Former Big Island Resident Returns to Be Part of “Healthy Children – Healthy Smiles” Keiki Dental Project

The Daily Iowan:

When UI dentistry postdoctoral research fellow Donald Chi asked a first-grade class in Honokaa, Hawaii, how many of them had ever experienced a toothache, he was shocked to see all the students raise their hands.

Last week, Chi traveled to Hawaii with three other dentistry residents and faculty adviser Richard Burke as a part of the “Healthy Children — Healthy Smiles” Keiki Dental Project. The team arrived home Sunday after providing free dental care to children aged 1 to 13 who do not have adequate dental insurance.

“We did exams, X-rays, cleaning, and delivered care all in the same appointment,” Chi said. “We did fillings, crowns, and even extractions.”

This year’s trip was the second since the program began in 2007. Elaine Himadi of the UI’s Child Psychology Clinic called attention to the area’s poor dental care when creating the program, said Rebecca Slayton, the head of the UI pediatric-dentistry department.

Himadi lived in Kamuela on the Big Island of Hawaii before coming to Iowa, where she founded the Keiki Dental Project.

In May 2007, Burke brought the first group of residents to Hawaii to provide care for the children with little or no insurance. That year, the trip had to be paid for by the department.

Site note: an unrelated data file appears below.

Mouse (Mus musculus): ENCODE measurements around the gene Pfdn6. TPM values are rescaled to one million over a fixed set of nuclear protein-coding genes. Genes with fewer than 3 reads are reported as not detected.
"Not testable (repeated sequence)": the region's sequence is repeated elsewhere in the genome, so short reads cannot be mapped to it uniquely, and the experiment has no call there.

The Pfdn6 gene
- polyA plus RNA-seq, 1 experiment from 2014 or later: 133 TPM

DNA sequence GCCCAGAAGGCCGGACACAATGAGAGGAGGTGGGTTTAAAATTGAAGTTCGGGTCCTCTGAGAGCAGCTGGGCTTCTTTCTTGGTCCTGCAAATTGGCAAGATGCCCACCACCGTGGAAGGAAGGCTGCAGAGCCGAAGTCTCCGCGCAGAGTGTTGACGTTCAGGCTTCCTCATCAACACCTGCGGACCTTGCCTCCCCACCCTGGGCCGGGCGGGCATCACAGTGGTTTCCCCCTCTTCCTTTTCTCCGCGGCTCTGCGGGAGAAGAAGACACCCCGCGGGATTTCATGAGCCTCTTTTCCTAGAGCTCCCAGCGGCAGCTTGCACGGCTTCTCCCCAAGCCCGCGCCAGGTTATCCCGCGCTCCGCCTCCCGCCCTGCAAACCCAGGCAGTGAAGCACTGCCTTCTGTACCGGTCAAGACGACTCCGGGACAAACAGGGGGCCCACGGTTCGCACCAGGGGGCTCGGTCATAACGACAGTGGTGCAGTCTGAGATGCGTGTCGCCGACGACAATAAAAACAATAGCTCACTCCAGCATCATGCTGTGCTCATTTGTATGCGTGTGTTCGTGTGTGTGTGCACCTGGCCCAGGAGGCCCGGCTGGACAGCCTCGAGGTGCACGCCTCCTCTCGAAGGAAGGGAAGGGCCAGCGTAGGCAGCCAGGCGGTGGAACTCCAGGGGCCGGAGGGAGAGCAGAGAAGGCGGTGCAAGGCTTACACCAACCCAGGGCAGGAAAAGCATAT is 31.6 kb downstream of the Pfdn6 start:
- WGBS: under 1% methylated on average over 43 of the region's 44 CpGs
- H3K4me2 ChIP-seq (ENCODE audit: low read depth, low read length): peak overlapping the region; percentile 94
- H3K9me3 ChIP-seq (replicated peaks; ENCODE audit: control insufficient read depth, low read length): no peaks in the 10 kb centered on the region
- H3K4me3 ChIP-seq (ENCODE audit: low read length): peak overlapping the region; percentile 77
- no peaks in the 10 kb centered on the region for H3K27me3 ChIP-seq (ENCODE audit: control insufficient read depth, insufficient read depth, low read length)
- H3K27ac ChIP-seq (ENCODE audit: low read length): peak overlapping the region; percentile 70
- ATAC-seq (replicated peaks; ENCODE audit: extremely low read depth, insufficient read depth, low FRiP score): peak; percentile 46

But this year, a grant from the Kaiser Foundation paid for the trip’s expenses in full, Burke said. The funding permitted the group members to have their own, new mobile-dental clinic, which allowed them to see and practice on patients more conveniently. Many of the children were from poor, immigrant families who came to Hawaii from Marshall Islands, Fiji, and Tonga.

“From a public-health aspect, it was a way for the residents to practice outside of their comfort zone, being on the mobile van,” Burke said. “They also became more aware of the cultural differences of the area.”

And the experience was a mutually beneficial one.

The UI team saw more than 100 children for dental work and spoke with more than 400 on dental education, Chi said. The social impact that poor dental health has was also surprising, he added.

“Some kids had to miss school for weeks because of toothaches,” he said. “Others had eating problems.”

Burke said some have asked why the dental department chose to travel so far instead of focusing on the people in need who may be closer to home.

“Basically, the opportunity came about, and after the first time, the group just fell in love with us,” he explained. “We decided that we had to grab the bull by the horns and go with it. It was a completely worthwhile experience.”

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